Designers: John Henle, Lawrence Blough
Lawrence Blough founded GRAFTWORKS, an interdisciplinary design practice, in 1999. His 2005 finals entry was a botanical blossom that would literally bloom right in the MoMA PS1 courtyard.
Q&A with GRAFTWORKS
MoMA PS1: What was the thought behind your project?
Lawrence Blough, GRAFTWORKS: Basically we tried to develop a construction system that was flexible—it could be adaptable to different conditions and would really deal with the economies of construction. It also had to be built using unskilled labor so we wanted to develop a series of CNC milled parts that incorporate coded instructions for assembly.
The topic for the competition as presented to us by Terry Riley was the "urban beach." It seemed interesting to look at botanical analogues because it could tie into the topic and take on the provocation of naturalized technology. The genealogy goes back to Paxton in the late nineteenth century, where he had studied botanical models to develop greenhouse structures that used prefabrication. I also hoped that this research could lead to a novel tectonic system which is a preoccupation of my practice and teaching. We ended up focusing on the water lily and we tried to unlock what its traits were. There is an amazing lattice system of ribs that supports the pad, allows it to float and makes it very strong. It also goes through a series of transformations as it moves from the bottom of the water to the surface. We extracted these concepts and developed a lattice that performed many things at once by creating a set of a prefab profiles that could be tailored for different conditions in the site and create a variety of spatial experiences.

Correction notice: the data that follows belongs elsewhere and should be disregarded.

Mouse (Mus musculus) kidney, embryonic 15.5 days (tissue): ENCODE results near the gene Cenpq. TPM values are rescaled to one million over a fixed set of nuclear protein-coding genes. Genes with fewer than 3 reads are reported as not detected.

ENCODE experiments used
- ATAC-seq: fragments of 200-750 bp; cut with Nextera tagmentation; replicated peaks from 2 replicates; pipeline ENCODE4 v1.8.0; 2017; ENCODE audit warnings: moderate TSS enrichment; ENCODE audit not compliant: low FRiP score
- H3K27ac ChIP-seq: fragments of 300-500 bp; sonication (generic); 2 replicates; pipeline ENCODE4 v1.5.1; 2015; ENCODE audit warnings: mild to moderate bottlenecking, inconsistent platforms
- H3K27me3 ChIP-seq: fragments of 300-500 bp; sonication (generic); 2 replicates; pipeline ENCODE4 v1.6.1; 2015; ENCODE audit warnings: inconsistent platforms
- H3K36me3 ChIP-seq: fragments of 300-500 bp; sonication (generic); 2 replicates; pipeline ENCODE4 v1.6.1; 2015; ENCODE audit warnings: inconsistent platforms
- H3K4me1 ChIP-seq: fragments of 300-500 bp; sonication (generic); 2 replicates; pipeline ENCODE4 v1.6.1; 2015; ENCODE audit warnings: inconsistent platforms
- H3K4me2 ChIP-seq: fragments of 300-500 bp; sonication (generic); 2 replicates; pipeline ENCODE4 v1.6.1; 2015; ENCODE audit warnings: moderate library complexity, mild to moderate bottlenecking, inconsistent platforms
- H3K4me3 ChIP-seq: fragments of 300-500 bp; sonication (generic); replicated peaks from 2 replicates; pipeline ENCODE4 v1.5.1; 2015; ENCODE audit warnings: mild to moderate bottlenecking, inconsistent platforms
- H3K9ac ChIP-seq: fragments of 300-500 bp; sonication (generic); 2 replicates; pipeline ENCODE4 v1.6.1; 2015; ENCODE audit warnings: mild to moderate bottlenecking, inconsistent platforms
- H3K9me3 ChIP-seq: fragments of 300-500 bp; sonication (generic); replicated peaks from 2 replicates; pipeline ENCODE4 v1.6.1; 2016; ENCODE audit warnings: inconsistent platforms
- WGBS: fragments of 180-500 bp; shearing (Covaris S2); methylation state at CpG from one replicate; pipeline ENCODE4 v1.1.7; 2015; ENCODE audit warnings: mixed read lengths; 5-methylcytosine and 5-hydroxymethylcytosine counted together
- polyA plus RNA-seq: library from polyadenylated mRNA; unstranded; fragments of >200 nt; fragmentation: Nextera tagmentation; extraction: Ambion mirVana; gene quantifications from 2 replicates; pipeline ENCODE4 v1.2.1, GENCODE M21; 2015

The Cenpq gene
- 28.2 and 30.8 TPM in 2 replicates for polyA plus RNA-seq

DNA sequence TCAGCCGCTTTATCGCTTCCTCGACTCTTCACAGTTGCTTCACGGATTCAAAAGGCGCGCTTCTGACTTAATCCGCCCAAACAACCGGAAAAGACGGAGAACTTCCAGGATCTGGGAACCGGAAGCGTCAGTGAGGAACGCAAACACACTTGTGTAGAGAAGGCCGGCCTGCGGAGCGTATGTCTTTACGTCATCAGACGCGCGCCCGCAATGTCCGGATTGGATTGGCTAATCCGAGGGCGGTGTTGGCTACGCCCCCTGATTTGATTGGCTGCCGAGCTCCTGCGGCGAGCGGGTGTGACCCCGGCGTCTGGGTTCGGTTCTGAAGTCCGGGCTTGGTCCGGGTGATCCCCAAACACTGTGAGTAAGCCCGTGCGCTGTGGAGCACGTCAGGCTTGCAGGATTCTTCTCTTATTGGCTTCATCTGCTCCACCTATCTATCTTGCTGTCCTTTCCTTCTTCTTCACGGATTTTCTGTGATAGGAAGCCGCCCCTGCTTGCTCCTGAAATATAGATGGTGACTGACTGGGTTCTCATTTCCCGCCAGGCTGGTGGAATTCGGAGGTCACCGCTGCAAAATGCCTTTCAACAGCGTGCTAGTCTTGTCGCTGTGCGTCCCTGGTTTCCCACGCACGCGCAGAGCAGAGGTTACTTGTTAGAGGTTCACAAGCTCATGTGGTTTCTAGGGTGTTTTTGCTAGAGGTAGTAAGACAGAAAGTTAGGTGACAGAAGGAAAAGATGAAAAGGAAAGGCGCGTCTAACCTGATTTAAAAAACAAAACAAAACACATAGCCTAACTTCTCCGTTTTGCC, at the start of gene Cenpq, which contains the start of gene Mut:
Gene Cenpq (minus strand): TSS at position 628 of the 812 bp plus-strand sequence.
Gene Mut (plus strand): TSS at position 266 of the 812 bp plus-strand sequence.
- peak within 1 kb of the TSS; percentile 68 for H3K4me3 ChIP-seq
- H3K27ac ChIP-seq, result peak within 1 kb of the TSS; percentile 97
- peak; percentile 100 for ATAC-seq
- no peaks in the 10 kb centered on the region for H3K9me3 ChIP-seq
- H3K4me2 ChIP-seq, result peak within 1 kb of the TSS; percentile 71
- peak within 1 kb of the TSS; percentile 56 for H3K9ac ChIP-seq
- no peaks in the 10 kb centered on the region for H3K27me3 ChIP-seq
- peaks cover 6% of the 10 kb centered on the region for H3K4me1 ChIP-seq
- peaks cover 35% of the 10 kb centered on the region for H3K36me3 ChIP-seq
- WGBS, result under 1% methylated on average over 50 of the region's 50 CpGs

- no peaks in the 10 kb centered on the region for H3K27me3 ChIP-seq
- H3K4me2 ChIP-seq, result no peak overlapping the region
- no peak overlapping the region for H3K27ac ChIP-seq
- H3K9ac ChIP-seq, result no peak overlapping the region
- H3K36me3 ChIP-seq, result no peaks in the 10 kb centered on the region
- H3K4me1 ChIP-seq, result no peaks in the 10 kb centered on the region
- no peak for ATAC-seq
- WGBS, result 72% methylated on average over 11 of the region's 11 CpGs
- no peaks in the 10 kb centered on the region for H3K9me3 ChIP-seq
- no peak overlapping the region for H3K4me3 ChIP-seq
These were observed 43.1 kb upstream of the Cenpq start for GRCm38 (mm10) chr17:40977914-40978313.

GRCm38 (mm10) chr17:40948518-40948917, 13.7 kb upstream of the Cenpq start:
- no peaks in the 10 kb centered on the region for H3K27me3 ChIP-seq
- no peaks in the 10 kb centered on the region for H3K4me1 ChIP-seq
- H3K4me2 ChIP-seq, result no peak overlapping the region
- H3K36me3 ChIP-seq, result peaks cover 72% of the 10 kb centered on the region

When we presented the project, the committee was very excited by it but they thought it was too concentrated. They asked, "Would you be interested in doing more of it?" but I was really concerned about it hitting budget. In retrospect, it should have covered a larger field. Glenn Lowry said, "It's the water lily—let's grow more of it!" We could've increased it by 20–30% to get more of a canopy. Every scheme that has won covers the entire courtyard.
This is the psychology of architecture: how important is it that you win? It was great just to be included. But at that point, do you see it as a culmination of your work to date or is it a projection of where you would like to go and a stepping stone for your career? How do people think of it? I've seen people take things that they've already done and riff on it. I saw the competition as an opportunity to try something new that we hadn’t done in the office.
MoMA PS1: In the end, your project was built, which is fantastic!
GRAFTWORKS: A year or two ago, a friend of mine who is an artist and curator in Miami contacted me. She had come to the office to see my MoMA PS1 scheme and was really excited about it and she asked, "Would you be interested in creating this for a gallery show?" I never thought it was going to happen so I happily agreed. We ultimately fabricated the scheme last spring. It's great that we stayed on this thing and got it built.